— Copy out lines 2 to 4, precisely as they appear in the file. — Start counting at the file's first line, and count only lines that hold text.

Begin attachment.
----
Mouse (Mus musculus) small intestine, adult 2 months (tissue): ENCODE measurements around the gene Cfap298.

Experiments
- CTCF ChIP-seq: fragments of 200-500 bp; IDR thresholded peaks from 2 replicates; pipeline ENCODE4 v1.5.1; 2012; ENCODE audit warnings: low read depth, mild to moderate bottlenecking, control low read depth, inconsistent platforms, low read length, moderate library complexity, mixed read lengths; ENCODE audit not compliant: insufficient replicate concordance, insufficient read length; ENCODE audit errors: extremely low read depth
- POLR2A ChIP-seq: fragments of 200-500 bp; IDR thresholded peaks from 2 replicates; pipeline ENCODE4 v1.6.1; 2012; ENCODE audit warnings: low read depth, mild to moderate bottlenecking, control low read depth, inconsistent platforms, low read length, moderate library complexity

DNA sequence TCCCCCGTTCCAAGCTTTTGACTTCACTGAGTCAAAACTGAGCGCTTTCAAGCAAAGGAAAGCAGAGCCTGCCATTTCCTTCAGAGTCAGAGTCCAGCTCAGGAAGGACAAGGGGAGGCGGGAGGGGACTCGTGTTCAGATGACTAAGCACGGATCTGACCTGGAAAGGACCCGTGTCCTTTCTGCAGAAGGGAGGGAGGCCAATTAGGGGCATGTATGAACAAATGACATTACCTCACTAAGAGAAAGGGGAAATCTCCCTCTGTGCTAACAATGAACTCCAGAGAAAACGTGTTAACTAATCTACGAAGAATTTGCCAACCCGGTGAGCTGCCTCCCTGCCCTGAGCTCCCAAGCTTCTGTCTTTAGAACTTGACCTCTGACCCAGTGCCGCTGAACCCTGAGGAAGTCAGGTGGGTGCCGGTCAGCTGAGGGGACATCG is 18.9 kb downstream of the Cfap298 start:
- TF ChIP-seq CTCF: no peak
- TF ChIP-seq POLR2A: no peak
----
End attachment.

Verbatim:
Experiments
- CTCF ChIP-seq: fragments of 200-500 bp; IDR thresholded peaks from 2 replicates; pipeline ENCODE4 v1.5.1; 2012; ENCODE audit warnings: low read depth, mild to moderate bottlenecking, control low read depth, inconsistent platforms, low read length, moderate library complexity, mixed read lengths; ENCODE audit not compliant: insufficient replicate concordance, insufficient read length; ENCODE audit errors: extremely low read depth
- POLR2A ChIP-seq: fragments of 200-500 bp; IDR thresholded peaks from 2 replicates; pipeline ENCODE4 v1.6.1; 2012; ENCODE audit warnings: low read depth, mild to moderate bottlenecking, control low read depth, inconsistent platforms, low read length, moderate library complexity